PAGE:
So; that's my top song for 2007.
Peace to you all, and good night!
They did a performance on KCRW, which was posted on this blog:
It's actually pretty good. I am really liking "Sentimental Heart" in particular. Maybe I'll forgive Zooey for The Hitchhiker's Guide to the Galaxy and Tin Man.
I guess there's a bunch of stuff on youtube like:
I haven't had a chance to sit through any of it yet.
My guess is that this album will be better than Scarlett Johansson's album of Tom Waits covers.
Sunday, January 27, 2008
These are the vegan cupcakes I've made recently:
Mocha with Espresso Icing.
Yellow Cake with a rich Chocolate Glaze.
A traditional Marble (Chocolate & Vanilla Swirl) with "buttercream" frosting, and a dash of cinnamon.
Look for many more cupcake updates in the next month as I will be supplying the goods for a wedding.
Wednesday, January 23, 2008
It's a pretty great site. You should read it. I won't cross-pollenate much beyond this post, but just in case you need to read every word I write, I wanted to let you all know that some of those words are over there.
I am so new to it that, in fact, my first review just got posted:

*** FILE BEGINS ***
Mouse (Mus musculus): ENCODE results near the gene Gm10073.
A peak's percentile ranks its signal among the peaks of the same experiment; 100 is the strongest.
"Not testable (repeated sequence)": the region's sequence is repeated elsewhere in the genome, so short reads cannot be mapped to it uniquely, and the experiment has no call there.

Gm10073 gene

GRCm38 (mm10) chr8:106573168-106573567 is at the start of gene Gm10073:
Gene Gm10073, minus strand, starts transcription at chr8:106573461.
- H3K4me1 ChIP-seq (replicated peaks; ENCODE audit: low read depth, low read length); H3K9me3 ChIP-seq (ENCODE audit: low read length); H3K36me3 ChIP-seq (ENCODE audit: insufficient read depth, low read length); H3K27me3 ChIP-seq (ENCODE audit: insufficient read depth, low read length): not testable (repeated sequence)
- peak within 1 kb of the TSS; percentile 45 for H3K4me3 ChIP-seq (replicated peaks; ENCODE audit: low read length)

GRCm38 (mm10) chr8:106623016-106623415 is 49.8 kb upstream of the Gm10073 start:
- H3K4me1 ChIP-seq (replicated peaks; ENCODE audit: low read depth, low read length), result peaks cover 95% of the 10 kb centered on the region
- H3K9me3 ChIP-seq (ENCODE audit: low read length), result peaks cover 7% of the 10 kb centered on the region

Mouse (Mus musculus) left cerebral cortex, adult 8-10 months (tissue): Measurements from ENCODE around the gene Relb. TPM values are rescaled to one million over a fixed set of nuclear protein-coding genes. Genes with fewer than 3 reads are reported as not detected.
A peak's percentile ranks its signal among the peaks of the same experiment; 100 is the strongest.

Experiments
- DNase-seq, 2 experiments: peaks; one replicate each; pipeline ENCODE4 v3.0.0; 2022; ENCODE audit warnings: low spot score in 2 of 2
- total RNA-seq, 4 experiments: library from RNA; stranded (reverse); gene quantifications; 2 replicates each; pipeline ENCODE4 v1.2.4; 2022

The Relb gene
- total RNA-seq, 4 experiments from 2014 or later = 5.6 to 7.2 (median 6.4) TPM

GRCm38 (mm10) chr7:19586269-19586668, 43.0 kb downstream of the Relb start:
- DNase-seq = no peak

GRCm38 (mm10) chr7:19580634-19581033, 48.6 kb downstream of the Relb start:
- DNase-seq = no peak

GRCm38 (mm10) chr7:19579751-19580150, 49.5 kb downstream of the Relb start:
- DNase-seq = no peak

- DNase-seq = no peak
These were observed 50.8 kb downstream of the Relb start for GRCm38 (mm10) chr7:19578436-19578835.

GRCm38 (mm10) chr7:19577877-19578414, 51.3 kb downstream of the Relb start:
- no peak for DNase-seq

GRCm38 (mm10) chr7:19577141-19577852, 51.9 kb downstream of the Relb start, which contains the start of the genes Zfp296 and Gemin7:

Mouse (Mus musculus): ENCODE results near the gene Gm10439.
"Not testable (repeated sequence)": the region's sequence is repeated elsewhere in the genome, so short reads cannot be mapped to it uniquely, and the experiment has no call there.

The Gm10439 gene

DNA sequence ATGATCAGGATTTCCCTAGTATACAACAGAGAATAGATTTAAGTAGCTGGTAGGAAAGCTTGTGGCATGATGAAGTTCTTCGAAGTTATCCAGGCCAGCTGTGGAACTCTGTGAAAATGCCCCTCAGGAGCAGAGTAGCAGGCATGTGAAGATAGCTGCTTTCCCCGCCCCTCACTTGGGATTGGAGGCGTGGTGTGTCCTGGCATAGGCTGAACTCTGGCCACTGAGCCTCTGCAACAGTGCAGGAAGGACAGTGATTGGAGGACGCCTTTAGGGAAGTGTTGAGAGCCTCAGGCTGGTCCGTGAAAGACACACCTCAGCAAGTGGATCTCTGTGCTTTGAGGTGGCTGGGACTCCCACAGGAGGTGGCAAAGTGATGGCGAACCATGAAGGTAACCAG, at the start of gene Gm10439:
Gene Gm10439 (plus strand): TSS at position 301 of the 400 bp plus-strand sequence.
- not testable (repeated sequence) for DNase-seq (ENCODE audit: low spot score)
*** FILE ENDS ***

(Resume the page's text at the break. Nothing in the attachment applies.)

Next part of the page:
It has the lowest ratio of album analysis to autobiographical spewing of any review I've ever written in my life, but that was the best way I could come up with to get my point across.
I've also written a piece on the song Mad Dog 20/20 and my latest guilty pleasure Elisa Jordana - http://myspace.com/elisajordana
Sunday, January 20, 2008
Monday, January 14, 2008
Saturday, January 12, 2008
Wednesday, January 2, 2008
The Pangboche Hand, an artifact stolen from Nepal (see: http://en.wikipedia.org/wiki/Pangboche_Hand), was sought by wealthy businessman and adventurer, Tom Slick. He allegedly sought to analyze the hand to determine its origin and hired thieves to remove pieces of the hand from a Buddhist monastery in Pangboche, Nepal. The stolen pieces were replaced with human bones. After transport of the hand to India, Jimmy Stewart agreed to receive it and bring it back to London.
(the text below is stolen right from the wikipedia article)
Cryptozoologist Loren Coleman rediscovered this story while writing Tom Slick's biography in the 1980s. Coleman confirmed details of the incidents with written materials in the Slick archives, interviews with Byrne, and correspondence with Stewart. Byrne later confirmed the Pangboche hand story via a letter from Stewart that Byrne published in a general book on Nepalese wildlife.
|"Yeti" finger declared human:|
London University primatologist W. C. Osman Hill conducted a physical examination of the pieces that Byrne supplied. His first findings were that it was hominid, but then later in 1960 he decided that the Pangboche hand was more in line with what he would find from a Neandertal.